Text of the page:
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Posted: Feb 12, 2013
Understanding anti-corrosion paint
(Nanowerk News) Researchers at the London Centre for Nanotechnology (LCN) have revealed detailed 3D images of an important industrial coating that is used to reduce corrosion of ship hulls. The work ("Three-Dimensional Structure Analysis and Percolation Properties of a Barrier Marine Coating"), carried out in collaboration with international paints and coatings company Akzo-Nobel, allows the automatic identification of aluminium, talc, pigment and remaining filler components in the image, based solely on X-ray refractive data.
The high-resolution images were combined with detailed modelleing of the paint’s function, to produce two key insights. Permeability of the material to ions, one of the leading causes of corrosion, was found to be much reduced in the direction crossing the coating. Also, the passage of ions was seen to be blocked by the plate-like morphology of the aluminium component. The images show that these become aligned with the surface during application of the paint.
Cut out showing the locations of the Aluminium plates (purple) within a 10x10x10 micron block of the marine coating. The stream lines of the ion flow through the coating are shown (in green) to detour around the obstructions, acting to slow the corrosion.
The images were obtained using a 3D X-ray visualisation method, called X-ray "Ptychography-Tomography", developed at the Swiss Light Source in Villigen, near Zurich. The method is analogous to a 3D version of phase contrast microscopy – a revolutionary technique in light microscopy, which allowed the imaging of transparent biological samples such as bacteria. Ptychography-Tomography has recently been used by the Pfeiffer group in Munich to visualise the 3D arrangement of osteocytes in a bone and is expected to see widespread applications in nanoscience and technology.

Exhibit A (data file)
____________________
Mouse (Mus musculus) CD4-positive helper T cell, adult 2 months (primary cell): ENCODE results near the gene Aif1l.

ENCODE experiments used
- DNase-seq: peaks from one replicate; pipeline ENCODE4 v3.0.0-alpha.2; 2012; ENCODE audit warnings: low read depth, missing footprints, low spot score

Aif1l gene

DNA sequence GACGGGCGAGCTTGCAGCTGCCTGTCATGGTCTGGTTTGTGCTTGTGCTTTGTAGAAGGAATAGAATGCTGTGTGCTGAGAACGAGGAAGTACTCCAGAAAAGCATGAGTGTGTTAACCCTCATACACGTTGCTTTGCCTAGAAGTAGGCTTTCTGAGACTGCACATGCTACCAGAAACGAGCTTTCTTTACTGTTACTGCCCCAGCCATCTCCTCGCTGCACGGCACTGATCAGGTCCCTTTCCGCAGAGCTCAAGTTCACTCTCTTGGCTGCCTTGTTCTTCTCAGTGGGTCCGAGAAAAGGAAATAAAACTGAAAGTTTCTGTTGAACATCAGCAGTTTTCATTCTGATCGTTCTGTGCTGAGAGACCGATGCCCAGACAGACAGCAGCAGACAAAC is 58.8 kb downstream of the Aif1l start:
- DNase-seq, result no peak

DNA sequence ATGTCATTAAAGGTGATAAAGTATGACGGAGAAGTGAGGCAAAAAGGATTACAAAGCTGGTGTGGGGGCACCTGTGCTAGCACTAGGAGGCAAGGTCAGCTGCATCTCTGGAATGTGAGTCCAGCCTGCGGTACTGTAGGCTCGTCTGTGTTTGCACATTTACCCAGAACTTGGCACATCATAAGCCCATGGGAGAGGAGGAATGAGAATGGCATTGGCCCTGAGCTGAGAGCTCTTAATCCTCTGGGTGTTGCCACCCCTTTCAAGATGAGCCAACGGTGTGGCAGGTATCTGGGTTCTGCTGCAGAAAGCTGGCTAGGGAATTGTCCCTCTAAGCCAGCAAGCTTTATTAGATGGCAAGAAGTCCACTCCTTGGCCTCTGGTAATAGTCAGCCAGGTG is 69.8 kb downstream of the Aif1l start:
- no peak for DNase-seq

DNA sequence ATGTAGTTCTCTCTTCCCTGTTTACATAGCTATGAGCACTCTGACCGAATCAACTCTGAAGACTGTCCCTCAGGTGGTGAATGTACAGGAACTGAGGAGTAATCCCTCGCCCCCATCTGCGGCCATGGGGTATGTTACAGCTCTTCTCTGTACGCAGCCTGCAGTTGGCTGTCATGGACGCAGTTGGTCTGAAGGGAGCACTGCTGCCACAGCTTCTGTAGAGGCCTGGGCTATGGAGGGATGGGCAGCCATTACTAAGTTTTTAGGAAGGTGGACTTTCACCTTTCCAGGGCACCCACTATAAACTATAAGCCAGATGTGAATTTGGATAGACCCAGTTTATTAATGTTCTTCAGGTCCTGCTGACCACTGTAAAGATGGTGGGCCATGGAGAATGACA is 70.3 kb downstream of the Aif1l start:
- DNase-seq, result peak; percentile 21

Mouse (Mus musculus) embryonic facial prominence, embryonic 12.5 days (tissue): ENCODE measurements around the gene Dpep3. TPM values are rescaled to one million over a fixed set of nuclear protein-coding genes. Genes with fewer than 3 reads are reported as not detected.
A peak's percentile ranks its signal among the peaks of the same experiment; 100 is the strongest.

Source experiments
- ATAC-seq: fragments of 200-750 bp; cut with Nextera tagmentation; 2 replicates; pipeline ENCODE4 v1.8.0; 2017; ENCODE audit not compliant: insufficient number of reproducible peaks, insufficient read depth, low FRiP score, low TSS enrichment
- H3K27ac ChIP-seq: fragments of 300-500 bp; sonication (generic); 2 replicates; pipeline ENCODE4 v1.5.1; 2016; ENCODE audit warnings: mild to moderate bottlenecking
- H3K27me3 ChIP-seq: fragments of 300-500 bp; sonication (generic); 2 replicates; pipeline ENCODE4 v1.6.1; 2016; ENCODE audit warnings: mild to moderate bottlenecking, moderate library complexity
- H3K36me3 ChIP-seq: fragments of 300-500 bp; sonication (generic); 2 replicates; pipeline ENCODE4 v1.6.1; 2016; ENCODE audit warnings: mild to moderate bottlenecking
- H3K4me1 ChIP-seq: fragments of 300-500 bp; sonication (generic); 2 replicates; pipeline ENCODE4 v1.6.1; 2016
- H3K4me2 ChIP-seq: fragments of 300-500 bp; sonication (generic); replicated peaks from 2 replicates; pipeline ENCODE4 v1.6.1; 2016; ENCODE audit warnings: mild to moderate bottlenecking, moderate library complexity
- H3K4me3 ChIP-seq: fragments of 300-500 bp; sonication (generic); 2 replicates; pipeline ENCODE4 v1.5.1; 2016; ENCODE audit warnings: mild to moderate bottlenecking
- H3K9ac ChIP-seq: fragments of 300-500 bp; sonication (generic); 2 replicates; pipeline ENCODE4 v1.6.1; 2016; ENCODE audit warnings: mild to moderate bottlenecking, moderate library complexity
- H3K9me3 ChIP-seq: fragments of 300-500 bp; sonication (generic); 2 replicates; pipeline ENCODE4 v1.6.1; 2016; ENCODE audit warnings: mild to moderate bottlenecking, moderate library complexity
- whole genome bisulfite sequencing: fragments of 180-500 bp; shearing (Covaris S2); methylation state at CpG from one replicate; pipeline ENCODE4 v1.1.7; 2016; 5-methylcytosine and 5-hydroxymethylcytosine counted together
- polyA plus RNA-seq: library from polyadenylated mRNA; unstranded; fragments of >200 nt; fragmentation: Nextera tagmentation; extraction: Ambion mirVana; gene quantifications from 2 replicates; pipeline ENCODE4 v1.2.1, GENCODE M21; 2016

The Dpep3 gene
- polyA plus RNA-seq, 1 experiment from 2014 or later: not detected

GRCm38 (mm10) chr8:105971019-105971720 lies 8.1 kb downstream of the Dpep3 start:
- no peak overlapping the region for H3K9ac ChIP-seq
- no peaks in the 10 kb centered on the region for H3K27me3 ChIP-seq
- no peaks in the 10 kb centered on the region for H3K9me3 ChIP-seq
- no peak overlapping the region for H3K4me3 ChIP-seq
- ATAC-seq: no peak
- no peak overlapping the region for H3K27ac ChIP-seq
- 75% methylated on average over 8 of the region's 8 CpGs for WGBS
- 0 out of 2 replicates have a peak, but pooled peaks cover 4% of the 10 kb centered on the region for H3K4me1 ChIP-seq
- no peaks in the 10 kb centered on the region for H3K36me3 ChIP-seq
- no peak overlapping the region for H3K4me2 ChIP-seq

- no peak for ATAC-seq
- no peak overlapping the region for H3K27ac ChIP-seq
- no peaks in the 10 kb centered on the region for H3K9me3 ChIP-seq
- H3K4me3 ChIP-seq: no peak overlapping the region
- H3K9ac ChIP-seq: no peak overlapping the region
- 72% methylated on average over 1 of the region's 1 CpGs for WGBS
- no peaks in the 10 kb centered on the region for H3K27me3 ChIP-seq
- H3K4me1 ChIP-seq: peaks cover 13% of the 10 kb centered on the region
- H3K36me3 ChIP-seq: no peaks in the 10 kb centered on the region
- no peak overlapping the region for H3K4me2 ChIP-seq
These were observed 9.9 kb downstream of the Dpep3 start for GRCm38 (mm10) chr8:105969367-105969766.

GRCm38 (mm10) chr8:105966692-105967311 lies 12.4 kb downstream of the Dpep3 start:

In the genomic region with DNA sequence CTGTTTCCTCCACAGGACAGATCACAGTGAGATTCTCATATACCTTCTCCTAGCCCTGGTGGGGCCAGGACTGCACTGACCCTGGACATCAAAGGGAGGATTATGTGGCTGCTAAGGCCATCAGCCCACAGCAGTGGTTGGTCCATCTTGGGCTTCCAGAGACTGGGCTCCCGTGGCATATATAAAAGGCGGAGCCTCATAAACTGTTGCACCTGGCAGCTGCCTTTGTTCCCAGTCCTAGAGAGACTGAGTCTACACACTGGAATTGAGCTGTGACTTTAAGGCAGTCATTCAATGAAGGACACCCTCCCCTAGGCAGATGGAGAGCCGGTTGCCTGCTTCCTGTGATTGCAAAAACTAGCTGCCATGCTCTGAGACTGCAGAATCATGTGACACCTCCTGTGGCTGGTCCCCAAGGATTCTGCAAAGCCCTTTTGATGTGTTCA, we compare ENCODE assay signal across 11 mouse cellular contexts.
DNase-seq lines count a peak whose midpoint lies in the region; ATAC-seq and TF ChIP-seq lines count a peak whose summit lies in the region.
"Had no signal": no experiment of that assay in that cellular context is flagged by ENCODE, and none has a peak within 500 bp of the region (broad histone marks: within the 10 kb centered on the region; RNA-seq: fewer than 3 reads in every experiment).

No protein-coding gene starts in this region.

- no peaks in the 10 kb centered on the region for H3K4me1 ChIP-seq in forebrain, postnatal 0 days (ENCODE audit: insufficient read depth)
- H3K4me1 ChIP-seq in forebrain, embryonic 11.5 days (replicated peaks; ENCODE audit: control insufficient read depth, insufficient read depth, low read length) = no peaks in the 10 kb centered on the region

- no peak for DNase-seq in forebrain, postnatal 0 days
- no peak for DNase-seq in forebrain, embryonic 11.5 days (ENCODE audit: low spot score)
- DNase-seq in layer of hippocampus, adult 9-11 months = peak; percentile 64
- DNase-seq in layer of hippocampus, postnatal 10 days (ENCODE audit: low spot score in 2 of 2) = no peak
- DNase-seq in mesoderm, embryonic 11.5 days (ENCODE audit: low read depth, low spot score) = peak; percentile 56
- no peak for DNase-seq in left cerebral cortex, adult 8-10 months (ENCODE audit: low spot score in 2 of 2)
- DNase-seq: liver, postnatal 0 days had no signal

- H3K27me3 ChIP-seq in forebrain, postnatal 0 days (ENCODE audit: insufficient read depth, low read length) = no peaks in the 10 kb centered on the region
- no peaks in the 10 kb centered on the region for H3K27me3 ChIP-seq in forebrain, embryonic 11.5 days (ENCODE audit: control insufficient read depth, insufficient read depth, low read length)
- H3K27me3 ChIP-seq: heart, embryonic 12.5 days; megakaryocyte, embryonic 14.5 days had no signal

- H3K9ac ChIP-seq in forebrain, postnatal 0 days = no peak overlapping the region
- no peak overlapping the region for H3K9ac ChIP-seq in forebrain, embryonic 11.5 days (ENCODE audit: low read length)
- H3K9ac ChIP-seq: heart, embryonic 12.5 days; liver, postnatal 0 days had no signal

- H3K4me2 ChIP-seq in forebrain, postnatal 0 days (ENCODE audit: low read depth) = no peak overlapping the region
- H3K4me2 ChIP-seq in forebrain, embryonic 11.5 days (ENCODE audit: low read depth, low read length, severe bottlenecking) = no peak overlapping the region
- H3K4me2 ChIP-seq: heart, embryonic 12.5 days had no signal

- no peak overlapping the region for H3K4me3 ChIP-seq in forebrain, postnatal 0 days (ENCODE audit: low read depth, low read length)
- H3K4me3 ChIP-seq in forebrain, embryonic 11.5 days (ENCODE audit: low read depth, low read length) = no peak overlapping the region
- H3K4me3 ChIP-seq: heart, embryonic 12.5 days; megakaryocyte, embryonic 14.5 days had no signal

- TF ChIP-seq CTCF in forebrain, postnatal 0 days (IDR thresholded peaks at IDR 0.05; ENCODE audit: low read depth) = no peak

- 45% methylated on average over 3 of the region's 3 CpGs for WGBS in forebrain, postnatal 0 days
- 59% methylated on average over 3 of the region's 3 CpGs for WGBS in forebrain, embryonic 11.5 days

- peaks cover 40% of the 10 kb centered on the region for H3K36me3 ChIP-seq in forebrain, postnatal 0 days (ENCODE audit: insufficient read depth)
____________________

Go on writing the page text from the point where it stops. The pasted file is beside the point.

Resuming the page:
Professor Ian Robinson, who led the LCN team, made these comments about the result: "The work of Bo Chen and colleagues represents a fine example of the modern scientific method, teamwork between industrial hi-tech materials development, international characterisation facilities and university-based theory and modelling. The characterisation facilities in Switzerland, an X-ray beam line with high X-ray coherence built onto a particle accelerator, are highly specialised and unique in the world. Yet they offer open access to visiting researchers for well-justified problems. This shared access approach allows centres like the Swiss Light Source to specialise their equipment to the extreme, whereby it becomes unique in the world. The authors of this paper have applied the method to a relevant industrial material and were able to go further by modelling its function as a barrier coating use to reduce corrosion and fouling of ship hulls."
The method and work is due to be discussed at the workshop on "Real and reciprocal space X-ray imaging" to be held on the 11th February at The Royal Society at Chicheley Hall, home of the Kavli Royal Society International Centre, Buckinghamshire, UK.
Source: London Centre for Nanotechnology
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